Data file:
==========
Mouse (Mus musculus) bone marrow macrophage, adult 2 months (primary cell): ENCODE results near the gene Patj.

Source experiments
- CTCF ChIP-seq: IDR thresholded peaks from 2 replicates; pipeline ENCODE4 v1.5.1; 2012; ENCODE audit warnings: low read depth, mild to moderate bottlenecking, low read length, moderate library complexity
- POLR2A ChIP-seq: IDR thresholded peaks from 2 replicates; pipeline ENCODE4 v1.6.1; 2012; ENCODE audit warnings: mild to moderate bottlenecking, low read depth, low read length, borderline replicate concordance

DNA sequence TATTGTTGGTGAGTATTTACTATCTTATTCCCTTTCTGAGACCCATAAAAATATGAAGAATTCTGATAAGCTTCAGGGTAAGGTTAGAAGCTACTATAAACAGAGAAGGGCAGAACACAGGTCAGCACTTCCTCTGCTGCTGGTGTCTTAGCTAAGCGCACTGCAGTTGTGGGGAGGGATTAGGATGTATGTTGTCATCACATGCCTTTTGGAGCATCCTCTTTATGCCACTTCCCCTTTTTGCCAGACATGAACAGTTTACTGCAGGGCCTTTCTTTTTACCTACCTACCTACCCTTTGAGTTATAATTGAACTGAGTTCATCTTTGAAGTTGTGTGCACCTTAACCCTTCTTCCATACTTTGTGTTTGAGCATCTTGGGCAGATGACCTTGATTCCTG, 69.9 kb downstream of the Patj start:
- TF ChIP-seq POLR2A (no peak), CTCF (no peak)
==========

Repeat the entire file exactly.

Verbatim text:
Mouse (Mus musculus) bone marrow macrophage, adult 2 months (primary cell): ENCODE results near the gene Patj.

Source experiments
- CTCF ChIP-seq: IDR thresholded peaks from 2 replicates; pipeline ENCODE4 v1.5.1; 2012; ENCODE audit warnings: low read depth, mild to moderate bottlenecking, low read length, moderate library complexity
- POLR2A ChIP-seq: IDR thresholded peaks from 2 replicates; pipeline ENCODE4 v1.6.1; 2012; ENCODE audit warnings: mild to moderate bottlenecking, low read depth, low read length, borderline replicate concordance

DNA sequence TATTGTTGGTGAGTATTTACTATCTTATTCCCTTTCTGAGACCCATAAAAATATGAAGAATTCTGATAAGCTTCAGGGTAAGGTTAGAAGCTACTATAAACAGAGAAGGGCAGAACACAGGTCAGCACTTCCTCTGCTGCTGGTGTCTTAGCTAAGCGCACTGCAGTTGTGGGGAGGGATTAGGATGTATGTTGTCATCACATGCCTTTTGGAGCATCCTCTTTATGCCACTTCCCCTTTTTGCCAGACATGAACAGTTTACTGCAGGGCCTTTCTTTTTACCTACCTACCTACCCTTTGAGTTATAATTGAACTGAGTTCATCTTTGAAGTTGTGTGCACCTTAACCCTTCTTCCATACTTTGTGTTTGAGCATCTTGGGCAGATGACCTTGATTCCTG, 69.9 kb downstream of the Patj start:
- TF ChIP-seq POLR2A (no peak), CTCF (no peak)